August 3, 2004 Feature

Climbing the Academic Ladder

The dwindling numbers of doctoral-level professionals in audiology and speech-language pathology, along with an even greater shortage of individuals entering academia who have earned the doctorate, indicate a growing problem.

Careers in academia are both exciting and rewarding, but communicating those facts often fails. The message sent to future academics tends to focus on day-to-day obstacles and challenges rather than the long-term benefits of that career path. Instead, we need to inform current graduate students and professionals about the advantages of choosing a career in academia.

Once that choice is made, appropriate preparation is critical in order for the individual to effectively progress through the ranks to tenure, to achieve promotion to associate professor, and finally, full professor. A thorough understanding of the underlying foundations of the academic process will help young faculty climb the academic ladder and achieve lasting career success.

The Academic Trilogy

The academic ladder has three primary rungs: assistant professor, followed by promotion to associate professor, which usually occurs at the same time the individual is awarded tenure, and then promotion to professor. An additional rung can be added for those who are interested in academic administration.

The essential key for success in climbing the academic ladder is to understand the expectations of the university or college with respect to the academic trilogy: research, teaching, and service. Consult the Carnegie Classification of Institutions of Higher Education, the organizational system recognized by most American colleges and universities. Its structure is based on the highest degree awarded by an individual university or college and the number of degrees conferred per year. The classification of the college or university reflects whether it has primarily a teaching or research emphasis and provides the young academic with information regarding its expectations.

If the university is primarily a teaching institution, the job description will emphasize teaching, which often results in a heavier course load and greater service requirements, coupled with less emphasis on research. Conversely, a research institution will emphasize research and publication, with less focus on teaching and service. These distinctions should play an important role in determining the best fit between a given university and a potential new faculty member in the job selection process.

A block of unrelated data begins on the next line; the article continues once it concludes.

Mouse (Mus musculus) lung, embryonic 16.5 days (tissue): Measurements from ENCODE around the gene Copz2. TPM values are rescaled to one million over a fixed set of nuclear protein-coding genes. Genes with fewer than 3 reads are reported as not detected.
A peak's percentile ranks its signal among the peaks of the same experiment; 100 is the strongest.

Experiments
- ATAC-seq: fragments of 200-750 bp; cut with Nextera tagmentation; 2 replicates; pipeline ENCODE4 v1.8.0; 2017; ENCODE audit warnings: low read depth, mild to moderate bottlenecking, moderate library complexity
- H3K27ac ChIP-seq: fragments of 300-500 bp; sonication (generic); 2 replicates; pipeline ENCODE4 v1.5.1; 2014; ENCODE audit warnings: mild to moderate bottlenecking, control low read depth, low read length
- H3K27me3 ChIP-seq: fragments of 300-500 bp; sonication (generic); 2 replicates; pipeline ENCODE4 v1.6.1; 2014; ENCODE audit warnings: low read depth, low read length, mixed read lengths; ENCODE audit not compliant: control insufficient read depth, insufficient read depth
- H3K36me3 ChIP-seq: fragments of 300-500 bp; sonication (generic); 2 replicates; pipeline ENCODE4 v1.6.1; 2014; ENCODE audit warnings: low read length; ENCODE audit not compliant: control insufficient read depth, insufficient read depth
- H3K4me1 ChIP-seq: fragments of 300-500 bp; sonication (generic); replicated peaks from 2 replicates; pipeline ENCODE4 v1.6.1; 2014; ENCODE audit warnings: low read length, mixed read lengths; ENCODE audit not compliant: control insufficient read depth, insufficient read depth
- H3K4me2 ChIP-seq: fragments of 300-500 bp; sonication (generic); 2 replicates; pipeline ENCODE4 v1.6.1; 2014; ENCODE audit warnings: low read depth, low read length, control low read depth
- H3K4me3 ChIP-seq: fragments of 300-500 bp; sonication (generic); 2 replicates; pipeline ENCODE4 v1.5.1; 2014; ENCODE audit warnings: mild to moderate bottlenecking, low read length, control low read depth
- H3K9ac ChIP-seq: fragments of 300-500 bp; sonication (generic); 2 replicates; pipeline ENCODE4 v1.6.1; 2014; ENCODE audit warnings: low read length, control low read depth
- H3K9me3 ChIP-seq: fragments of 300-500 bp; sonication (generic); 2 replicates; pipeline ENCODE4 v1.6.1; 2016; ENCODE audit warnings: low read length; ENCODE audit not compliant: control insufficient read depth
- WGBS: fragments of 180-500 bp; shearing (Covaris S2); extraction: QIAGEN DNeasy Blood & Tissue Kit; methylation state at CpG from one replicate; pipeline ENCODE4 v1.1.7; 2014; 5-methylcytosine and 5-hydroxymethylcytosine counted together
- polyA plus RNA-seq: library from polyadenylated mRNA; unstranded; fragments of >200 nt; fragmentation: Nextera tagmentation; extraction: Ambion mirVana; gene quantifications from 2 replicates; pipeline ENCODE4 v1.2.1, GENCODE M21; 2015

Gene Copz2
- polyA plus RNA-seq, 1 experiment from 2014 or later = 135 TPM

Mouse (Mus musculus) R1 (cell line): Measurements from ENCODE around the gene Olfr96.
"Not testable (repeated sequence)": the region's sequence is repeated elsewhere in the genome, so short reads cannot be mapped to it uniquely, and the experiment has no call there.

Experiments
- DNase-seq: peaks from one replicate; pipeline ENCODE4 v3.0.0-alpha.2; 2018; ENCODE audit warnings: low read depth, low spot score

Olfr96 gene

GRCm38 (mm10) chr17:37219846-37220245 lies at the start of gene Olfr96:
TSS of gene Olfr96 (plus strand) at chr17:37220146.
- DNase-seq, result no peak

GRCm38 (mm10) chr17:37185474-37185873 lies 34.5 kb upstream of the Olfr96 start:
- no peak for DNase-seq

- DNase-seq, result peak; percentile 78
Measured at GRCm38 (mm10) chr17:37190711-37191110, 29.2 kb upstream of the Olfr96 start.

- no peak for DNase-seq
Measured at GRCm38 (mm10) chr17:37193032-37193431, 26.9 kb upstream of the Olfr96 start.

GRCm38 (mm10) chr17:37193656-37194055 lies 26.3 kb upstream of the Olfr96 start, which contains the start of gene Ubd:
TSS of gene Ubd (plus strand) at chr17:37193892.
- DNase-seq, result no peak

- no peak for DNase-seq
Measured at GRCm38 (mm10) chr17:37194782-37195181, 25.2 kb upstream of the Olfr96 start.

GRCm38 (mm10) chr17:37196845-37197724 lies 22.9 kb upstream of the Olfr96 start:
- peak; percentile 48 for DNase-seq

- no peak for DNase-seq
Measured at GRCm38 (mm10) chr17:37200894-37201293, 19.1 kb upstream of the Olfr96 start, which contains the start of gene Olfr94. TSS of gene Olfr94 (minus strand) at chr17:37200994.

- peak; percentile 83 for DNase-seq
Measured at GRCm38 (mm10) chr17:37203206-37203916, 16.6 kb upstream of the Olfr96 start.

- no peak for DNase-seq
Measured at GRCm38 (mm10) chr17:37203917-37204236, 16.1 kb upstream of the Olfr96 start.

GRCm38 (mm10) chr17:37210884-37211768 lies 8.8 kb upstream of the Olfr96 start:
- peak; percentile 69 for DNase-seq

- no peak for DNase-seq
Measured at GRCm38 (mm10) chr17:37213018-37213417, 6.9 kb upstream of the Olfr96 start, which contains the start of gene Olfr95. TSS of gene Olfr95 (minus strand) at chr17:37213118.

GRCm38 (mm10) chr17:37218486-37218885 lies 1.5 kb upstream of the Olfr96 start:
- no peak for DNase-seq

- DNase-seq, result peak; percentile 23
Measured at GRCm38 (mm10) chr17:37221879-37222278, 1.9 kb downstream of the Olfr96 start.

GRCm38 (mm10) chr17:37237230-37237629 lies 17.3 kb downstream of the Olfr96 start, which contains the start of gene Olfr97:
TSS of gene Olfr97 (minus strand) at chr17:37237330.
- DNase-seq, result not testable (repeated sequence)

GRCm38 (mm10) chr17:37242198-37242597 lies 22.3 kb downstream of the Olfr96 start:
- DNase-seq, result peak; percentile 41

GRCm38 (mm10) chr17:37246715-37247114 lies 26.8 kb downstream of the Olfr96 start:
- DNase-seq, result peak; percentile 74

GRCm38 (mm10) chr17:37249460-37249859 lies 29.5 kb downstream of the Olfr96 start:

Assistant Professor

Ideally, the assistant professor takes his or her first position after completing the PhD. It is not advisable to begin a career in academia before the degree has been completed, that is, as ABD (all but dissertation). The demands placed on the assistant professor are great, especially during the first year. It is very difficult for new faculty members to complete the dissertation and at the same time begin a new job that requires teaching and setting up a research laboratory. It would be ideal if the candidate had an initial record of presentations and publications as well as some teaching experience before seeking employment as an assistant professor. If at all possible, it is beneficial to obtain post-doctoral training as well.

Once employment has started, the young academic should document activity toward tenure and promotion. It is important to maintain an organizational structure that helps individuals keep track of their work throughout their careers. Most faculty are reviewed annually, so it is important to determine annual goals and document progress toward achieving them on a consistent basis.

Annual faculty activity reports are one way to maintain such organization, and can be a very useful tool to document progress toward goals. It is also a good idea for young academics to review the guidelines for promotion and tenure in the faculty handbook of the employing university and department early on to become familiar with the content and organizational structure of the dossier. Keeping the curriculum vitae up to date is essential. Some universities require a mid-term review halfway between the initial hire and consideration for tenure and promotion to associate professor. This review tends to arrive quickly, so organizing materials from the beginning will assist in this process.

Effective teaching is a fundamental component of any academic career even at a research-oriented institution. Early on, teaching evaluations may not be strong, but over time, the young academic should show evidence of improvement in this area. Lastly, assistant professors should show their contributions to service by participation in departmental committees and possibly university-wide committees. Service to the profession is noteworthy as well.

Promotion to Associate Professor